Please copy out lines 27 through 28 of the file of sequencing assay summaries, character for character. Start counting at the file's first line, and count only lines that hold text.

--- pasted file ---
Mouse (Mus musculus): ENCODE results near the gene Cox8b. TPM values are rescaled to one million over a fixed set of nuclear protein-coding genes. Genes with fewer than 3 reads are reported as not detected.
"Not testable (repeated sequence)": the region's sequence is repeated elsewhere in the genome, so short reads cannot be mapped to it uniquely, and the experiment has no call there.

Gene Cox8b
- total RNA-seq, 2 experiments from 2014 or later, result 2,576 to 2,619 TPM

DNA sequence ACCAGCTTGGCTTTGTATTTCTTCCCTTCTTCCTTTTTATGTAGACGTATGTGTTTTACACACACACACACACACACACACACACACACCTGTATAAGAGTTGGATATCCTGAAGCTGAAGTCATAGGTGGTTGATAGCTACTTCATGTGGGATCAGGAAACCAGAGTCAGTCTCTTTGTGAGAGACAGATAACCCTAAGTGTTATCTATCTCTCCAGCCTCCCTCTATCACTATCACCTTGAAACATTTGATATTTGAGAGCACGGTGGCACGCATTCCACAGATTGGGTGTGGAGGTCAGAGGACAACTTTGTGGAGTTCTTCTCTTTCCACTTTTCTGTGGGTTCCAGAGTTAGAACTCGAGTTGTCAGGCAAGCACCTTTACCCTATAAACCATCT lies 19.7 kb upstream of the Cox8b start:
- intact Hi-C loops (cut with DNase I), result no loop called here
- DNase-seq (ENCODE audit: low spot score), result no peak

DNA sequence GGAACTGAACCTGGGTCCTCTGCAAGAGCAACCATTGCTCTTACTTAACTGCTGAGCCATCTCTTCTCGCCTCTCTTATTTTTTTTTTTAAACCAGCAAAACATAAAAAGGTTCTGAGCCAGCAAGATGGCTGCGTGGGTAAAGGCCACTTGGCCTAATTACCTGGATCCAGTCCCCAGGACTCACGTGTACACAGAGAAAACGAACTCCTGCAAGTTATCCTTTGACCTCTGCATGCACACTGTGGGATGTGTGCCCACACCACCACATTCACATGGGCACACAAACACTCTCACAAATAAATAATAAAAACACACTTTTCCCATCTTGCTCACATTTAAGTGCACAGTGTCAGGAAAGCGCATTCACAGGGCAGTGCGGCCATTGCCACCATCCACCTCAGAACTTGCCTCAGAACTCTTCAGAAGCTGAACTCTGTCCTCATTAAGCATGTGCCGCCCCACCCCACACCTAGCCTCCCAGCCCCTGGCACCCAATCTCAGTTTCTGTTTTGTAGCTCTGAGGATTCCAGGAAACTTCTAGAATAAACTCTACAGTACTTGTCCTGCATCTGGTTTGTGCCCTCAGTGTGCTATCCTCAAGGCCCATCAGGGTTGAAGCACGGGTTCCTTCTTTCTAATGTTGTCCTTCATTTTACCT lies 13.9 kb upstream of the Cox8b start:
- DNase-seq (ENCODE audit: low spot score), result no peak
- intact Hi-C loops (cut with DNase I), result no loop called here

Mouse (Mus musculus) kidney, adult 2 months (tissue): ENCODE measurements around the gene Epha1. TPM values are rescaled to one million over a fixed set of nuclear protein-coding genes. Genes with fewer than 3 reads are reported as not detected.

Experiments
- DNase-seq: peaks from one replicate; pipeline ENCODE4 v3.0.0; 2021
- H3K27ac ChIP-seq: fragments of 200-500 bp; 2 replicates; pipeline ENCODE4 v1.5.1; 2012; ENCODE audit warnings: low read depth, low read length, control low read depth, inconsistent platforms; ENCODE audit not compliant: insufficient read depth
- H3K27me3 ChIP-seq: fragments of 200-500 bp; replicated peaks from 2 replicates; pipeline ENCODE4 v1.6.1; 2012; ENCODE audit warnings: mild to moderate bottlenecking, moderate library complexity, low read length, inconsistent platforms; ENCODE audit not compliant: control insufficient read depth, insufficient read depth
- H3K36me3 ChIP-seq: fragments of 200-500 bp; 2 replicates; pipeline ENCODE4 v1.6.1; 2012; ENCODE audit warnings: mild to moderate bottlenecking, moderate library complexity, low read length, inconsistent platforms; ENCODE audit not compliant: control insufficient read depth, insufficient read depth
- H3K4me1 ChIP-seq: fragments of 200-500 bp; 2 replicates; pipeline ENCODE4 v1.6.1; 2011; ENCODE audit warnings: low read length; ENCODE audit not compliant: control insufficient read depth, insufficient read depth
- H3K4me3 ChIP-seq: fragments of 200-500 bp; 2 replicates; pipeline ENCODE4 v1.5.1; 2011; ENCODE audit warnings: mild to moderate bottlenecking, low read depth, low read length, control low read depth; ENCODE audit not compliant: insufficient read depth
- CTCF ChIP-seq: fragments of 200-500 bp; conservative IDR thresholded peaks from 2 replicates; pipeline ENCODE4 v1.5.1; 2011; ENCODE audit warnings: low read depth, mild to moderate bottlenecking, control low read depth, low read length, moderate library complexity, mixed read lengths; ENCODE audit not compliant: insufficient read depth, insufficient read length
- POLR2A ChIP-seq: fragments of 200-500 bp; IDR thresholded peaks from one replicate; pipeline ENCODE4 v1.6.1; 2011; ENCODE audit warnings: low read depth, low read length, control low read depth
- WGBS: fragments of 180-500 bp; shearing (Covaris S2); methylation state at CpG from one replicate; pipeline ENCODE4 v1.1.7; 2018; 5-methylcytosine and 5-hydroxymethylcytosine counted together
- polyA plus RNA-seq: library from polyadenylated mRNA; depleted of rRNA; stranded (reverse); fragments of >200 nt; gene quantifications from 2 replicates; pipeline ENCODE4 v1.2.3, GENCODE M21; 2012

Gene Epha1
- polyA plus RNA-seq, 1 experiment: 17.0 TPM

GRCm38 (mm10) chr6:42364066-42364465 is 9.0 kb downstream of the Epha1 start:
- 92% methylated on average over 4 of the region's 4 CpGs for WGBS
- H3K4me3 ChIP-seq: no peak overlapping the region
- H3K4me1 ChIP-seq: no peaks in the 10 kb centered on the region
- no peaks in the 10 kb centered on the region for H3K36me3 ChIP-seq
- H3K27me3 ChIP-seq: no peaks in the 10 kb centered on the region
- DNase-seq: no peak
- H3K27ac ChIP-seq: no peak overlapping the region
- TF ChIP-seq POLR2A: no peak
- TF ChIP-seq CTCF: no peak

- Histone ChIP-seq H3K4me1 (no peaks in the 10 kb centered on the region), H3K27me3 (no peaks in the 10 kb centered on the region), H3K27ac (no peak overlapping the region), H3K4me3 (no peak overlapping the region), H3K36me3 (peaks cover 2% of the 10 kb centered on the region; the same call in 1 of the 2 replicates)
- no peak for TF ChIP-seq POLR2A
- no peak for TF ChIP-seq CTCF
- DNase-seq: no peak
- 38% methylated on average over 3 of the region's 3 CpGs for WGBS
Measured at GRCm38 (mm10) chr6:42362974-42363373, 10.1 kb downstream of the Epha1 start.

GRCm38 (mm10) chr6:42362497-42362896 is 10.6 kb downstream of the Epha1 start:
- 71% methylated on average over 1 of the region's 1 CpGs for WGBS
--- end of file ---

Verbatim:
- H3K4me3 ChIP-seq: no peak overlapping the region
- H3K4me1 ChIP-seq: no peaks in the 10 kb centered on the region